- The Veterans Health Administration, the largest integrated health care system in the U.S., has reportedly been hacked numerous times by foreign countries such as China and Russia since 2010. The House Veterans Affairs Oversight and Investigations Subcommittee held a hearing yesterday that allowed different representatives and chairmen to debate the extent to which veterans’ health data was compromised.
Details regarding exactly what information has been compromised are sparse, but attendees asserted that the data was unencrypted and included names, dates of birth and Social Security numbers of veterans that could be used to commit credit and identity fraud. And there were a total of eight countries that were hacking into the VA’s system, but only China and Russia were named.
Former VA Chief Information Security Officer Jerry Davis said the main culprit was a lack of strong VA network and database security controls. “These groups of attackers were taking advantage of weak technical controls within the VA network,” Davis, now CIO of NASA Ames Research Center in Moffett Field, Calif., said according to healthcareinfosecurity.com. “Lack of controls such as encryption on VA databases holding millions of sensitive records, web applications containing common exploitable vulnerabilities and weak authentication to sensitive systems contributed to the successful unchallenged and unfettered access and exploitation of VA systems and information by this specific group of attackers.”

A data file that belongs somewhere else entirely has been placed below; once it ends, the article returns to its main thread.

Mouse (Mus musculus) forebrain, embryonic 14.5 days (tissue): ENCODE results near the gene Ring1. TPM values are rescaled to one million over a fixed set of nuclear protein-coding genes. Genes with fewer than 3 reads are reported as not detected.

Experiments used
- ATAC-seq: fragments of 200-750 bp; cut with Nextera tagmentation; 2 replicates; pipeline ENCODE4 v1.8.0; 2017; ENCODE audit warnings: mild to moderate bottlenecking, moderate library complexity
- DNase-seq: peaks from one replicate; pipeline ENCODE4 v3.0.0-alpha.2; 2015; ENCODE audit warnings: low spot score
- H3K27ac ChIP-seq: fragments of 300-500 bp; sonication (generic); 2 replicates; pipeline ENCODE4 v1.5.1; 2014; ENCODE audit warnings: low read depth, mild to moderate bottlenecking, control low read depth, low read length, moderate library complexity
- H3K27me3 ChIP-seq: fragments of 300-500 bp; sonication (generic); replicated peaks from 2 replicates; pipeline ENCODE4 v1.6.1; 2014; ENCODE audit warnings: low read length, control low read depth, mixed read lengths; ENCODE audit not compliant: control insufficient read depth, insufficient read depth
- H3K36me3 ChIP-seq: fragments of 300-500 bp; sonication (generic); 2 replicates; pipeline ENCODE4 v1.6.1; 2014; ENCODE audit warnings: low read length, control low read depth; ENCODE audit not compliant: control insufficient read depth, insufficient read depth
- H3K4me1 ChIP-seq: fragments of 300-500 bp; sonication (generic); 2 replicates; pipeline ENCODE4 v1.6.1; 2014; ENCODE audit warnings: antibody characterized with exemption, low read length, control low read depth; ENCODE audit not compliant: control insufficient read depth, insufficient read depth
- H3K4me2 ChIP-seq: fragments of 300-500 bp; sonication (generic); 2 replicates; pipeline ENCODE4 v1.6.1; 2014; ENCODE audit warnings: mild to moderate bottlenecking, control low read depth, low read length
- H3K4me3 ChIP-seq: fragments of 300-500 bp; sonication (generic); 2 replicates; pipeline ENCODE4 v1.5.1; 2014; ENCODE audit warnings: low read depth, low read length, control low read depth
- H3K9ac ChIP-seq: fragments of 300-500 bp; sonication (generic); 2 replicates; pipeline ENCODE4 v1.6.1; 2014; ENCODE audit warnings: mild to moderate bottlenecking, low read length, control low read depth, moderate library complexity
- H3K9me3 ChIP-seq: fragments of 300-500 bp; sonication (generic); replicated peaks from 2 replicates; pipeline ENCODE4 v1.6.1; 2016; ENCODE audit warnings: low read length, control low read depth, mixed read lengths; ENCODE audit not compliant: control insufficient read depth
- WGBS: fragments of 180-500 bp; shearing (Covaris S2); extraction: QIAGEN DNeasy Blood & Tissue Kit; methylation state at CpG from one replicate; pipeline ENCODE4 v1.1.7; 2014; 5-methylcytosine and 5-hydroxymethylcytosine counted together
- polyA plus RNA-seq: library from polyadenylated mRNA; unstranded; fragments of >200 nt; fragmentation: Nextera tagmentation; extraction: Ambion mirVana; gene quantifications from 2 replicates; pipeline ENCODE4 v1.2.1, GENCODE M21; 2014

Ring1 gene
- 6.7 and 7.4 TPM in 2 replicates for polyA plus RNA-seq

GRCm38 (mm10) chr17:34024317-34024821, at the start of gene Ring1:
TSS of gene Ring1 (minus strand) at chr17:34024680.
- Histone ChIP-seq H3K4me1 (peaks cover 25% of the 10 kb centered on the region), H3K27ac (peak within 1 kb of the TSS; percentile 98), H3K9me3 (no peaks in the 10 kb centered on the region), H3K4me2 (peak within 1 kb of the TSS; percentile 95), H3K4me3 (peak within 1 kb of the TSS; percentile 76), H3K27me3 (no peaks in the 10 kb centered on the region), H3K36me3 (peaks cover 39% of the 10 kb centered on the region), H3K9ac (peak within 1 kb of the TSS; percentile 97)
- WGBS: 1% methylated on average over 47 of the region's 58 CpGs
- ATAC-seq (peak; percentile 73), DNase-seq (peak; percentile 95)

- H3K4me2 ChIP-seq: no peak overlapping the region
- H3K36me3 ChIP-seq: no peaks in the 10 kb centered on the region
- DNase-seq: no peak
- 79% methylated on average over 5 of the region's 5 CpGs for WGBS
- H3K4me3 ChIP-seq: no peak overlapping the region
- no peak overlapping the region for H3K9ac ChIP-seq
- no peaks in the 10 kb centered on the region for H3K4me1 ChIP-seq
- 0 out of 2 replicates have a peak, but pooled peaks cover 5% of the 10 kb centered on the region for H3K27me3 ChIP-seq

The Huffington Post reports that Linda Halliday, an assistant inspector general, told lawmakers that 4,000 weaknesses and vulnerabilities caused by weak passwords and user accounts in the VA’s system have not been addressed. The foreign hackers apparently were able to make their way into the VA network domain controller (DC). Michael Bowman, director of information technology and security audit for the VA inspector general argued with VA CIO Stephen Warren about the seriousness of this type of access.
Later there was a strong exchange of word between Warren and Rep. Michael Coffman, the Republican chairman of the subcommittee. They disagreed about whether veterans should have been informed sooner that their data had been breached and whether Warren was truly concerned about the foreign hacking incidents.